22 Apr Young Reporter’s for the Environment programme
THE ENVIRONMENTAL CONNECTION
Every corner of Planet Earth is enriched with natural wonders from jaw dropping glaciers in Iceland to the magnificent Cliffs of Moher in Ireland all the way to the vast Sahara Desert in Africa. A rich variety of wildlife flourish in the rainforests and the oceans. Nature beautifies our world but also brings great benefits to society. But sadly, we are facing threats that are damaging our environment. Climate change, littering, pollution is all negatively impacting our planet. Many environmental events that are happening in the world are linked in some way and let’s see how this happens by looking at one of nature’s stunning wonders.
Bursting with vivid and vibrant colors, corals reefs brighten up the ocean waters beautifully.  They are structures built up by colonial marine invertebrates called coral. Corals are located worldwide.  They occupy more than 100 countries and make up an estimated figure of 284,300 square kilometers. Most reefs are found between the Tropics of Cancer and Capricorn in the Pacific Ocean, the Indian Ocean, the Caribbean Sea, the Red Sea and the Persian Gulf.
For a very long time period, we have heard terms like pollution and global warming that are becoming a danger to our home. As with all wonders of nature, these problems are impacting corals as well. One of the most severe threats to the coral life is coral bleaching. A factor that causes coral bleaching is an issue that we are very familiar with. This issue is Climate Change.
We know corals possess many vibrant colors which that makes them stand out.
 Well, corals have their colors because of a microscopic alga called zooxanthellae. Corals are home to this kind of algae, and they maintain a mutually beneficial relationship, meaning they support each other for survival. But when an unsuitable ocean environment occurs such as warming of ocean waters, corals stress out and evict this alga that inhabits them. As a result, the natural color of the coral is drained out i.e., coral bleaching.  During the years 2014 to 2017, global bleaching occurred and affected 75% of coral reefs.
Pollution can also affect the health of corals.  Corals can have an impact from run–off waste sediments such as excess fertilizers and pesticides. Wastes in landfills and coastal dumps can have a direct impact to the coral environment or by releasing unhealthy toxins into inshore water which can potentially cause harm to corals.
Deforestation and clearing of farmlands can result in sediment erosion which can seep into rivers then to coastal waters.
Changes in precipitation due to climate change can also affect sediment sun-off.
Corals are such great wonders. They come very beneficial to humanity and to other elements of nature.  They help human beings in the form of jobs and opportunities for recreation. Over half a billion people look up to corals for income, food and protection. Apart from that, corals provide a shelter for many sea organisms to find food and reproduce as 25% of the ocean’s fish depend on them. From this, it is understood that coral reefs are very advantageous and comes as a great help to many people therefore a negative impact to corals will have the same result on the people that depend on them.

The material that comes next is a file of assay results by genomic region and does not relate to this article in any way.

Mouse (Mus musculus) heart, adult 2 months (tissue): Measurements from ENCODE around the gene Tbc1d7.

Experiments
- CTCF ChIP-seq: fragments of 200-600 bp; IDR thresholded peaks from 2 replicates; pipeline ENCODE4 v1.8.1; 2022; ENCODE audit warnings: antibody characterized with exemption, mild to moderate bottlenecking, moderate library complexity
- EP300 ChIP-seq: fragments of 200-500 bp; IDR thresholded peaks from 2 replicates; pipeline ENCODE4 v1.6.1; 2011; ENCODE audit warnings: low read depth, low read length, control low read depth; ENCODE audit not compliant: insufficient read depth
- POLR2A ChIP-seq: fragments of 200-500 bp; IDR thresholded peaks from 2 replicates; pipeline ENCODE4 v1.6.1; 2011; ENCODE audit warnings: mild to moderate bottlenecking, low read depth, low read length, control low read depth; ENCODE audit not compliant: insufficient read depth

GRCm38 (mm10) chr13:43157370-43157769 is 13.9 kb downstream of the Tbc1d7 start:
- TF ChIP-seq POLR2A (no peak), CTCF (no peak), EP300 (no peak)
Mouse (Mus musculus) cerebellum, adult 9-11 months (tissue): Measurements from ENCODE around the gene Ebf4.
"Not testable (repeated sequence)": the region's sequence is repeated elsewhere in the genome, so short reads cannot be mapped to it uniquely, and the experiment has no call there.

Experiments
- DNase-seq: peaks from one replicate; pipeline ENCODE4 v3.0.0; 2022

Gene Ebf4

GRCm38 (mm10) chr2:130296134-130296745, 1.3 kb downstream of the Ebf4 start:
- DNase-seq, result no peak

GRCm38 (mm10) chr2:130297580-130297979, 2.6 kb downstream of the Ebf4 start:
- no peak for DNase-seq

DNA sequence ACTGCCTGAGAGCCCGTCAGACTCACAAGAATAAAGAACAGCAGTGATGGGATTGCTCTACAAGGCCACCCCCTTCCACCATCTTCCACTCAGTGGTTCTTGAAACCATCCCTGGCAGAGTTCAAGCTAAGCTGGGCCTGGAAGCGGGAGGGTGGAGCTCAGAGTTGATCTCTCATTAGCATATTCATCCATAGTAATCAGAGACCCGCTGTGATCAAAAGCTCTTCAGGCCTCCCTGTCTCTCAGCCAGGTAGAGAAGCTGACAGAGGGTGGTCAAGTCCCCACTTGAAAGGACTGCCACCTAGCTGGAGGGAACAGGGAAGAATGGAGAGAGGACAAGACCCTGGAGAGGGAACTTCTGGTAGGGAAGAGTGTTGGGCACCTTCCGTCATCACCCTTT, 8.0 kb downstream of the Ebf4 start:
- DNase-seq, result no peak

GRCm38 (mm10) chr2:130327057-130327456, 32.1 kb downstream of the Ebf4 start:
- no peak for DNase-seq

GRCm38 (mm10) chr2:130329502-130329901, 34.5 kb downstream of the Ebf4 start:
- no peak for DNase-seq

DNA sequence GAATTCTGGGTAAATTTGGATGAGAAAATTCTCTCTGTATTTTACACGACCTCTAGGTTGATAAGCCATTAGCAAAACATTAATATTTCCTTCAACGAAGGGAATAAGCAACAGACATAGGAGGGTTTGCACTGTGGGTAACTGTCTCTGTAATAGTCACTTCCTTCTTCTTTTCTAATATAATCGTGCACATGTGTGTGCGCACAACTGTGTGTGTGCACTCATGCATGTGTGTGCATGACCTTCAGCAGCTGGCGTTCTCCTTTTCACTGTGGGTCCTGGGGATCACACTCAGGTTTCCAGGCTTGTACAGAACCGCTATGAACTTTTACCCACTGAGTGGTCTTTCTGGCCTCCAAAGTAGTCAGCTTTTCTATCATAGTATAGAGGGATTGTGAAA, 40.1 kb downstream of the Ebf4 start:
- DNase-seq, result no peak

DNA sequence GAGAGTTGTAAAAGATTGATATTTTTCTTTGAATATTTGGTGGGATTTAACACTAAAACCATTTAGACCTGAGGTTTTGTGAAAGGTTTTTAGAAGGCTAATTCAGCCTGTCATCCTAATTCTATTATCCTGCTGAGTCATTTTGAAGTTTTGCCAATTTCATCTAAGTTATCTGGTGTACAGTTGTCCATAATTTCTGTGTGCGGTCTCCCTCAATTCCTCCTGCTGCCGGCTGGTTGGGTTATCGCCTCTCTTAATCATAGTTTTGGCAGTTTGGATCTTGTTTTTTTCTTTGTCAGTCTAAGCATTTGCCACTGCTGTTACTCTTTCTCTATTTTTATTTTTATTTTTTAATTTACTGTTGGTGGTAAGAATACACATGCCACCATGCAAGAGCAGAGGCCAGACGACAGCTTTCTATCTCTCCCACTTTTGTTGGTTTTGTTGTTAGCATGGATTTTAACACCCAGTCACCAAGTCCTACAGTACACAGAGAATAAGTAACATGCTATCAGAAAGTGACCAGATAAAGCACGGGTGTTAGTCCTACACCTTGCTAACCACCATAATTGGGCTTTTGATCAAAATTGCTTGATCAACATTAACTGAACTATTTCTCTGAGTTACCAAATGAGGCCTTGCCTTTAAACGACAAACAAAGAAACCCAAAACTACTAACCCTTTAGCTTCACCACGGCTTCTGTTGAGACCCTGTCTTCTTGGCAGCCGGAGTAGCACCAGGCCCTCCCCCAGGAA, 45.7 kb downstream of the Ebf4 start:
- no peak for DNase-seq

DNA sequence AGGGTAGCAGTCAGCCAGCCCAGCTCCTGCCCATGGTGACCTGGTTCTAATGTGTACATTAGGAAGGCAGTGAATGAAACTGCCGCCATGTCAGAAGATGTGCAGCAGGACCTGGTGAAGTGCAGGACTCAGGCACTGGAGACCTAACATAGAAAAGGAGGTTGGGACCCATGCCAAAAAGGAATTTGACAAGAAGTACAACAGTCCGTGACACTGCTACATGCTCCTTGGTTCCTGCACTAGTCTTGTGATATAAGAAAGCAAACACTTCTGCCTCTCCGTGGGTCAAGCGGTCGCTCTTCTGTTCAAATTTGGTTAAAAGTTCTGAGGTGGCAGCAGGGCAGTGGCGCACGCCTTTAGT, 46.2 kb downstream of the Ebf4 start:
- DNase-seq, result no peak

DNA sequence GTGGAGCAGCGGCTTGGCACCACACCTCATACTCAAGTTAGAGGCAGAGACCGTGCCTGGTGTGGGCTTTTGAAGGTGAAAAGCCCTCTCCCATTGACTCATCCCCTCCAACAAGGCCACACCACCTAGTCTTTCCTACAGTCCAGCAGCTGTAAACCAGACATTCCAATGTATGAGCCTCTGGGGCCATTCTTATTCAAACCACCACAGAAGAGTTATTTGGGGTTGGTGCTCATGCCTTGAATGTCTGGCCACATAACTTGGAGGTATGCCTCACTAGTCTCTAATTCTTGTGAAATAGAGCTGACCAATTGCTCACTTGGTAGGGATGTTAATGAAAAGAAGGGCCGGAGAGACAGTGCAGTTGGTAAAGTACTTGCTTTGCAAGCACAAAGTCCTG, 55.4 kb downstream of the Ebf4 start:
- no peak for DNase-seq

Climate change is a global crisis that has an enormous impact on coral reefs and our planet as a whole. So far, pollution, climate change and corals have been discussed. Here, a connection can be deduced.
Littering is a huge issue that affects our environment. It contributes to other issues as well.  During an interview, Kerri Major (Engagement Manager Partnerships and Innovations at World Wild Fund in Australia) explained that plastics release greenhouse gases which contribute to the warming of the world therefore impacts climate change. Climate Change can cause pollution to run off into the water bodies, but it is understood that pollution also contributes to Climate Change. Which then results in oceans heating up impacting corals and resulting in bleaching. It is like a ripple effect, is starts from a single point and then expands to the wider beyond.
This connection is steering towards a negative path but that can be stopped. Like the connection between pollution, Climate Change and corals, us human beings are also connected.  As poet Shane Koyczan recited in his poem ‘Shoulders’, ‘we are constellations drawn upon earth, we are connected to one and another, we are bound.’ There is a lot going on in the world and certain activities that are conducted to support the society can result in environmental consequences. But united we can find a balance and protect our environment. We can find solutions to protect our home. Climate Action and Responsible Consumption and Production are Sustainable Development Goals that we are working on. People and organisations around the world are coming together to protect our world.  When coming to the topic of coral reefs, scientists found that placing marine protection in the rights spots can save reefs. Tiny animals that supports reefs may help in developing drugs to treat cancer and other diseases so let’s protect the reefs and our environment.  Countries around the world have pledged to reduce greenhouse gases by signing the Paris Agreement in 2015. Actions are being taken around the world and every small action counts.
By taking actions right at our homes such as managing our waste and reducing it as much as possible can contribute to a better change. By avoiding single use plastics and carrying a reusable shopping bag does help. Planting trees and shrubs help. When we unite, the positive actions rise in numbers and results in a great change. Let’s keep giving it our best.
Sources ( Images are made on Microsoft Word)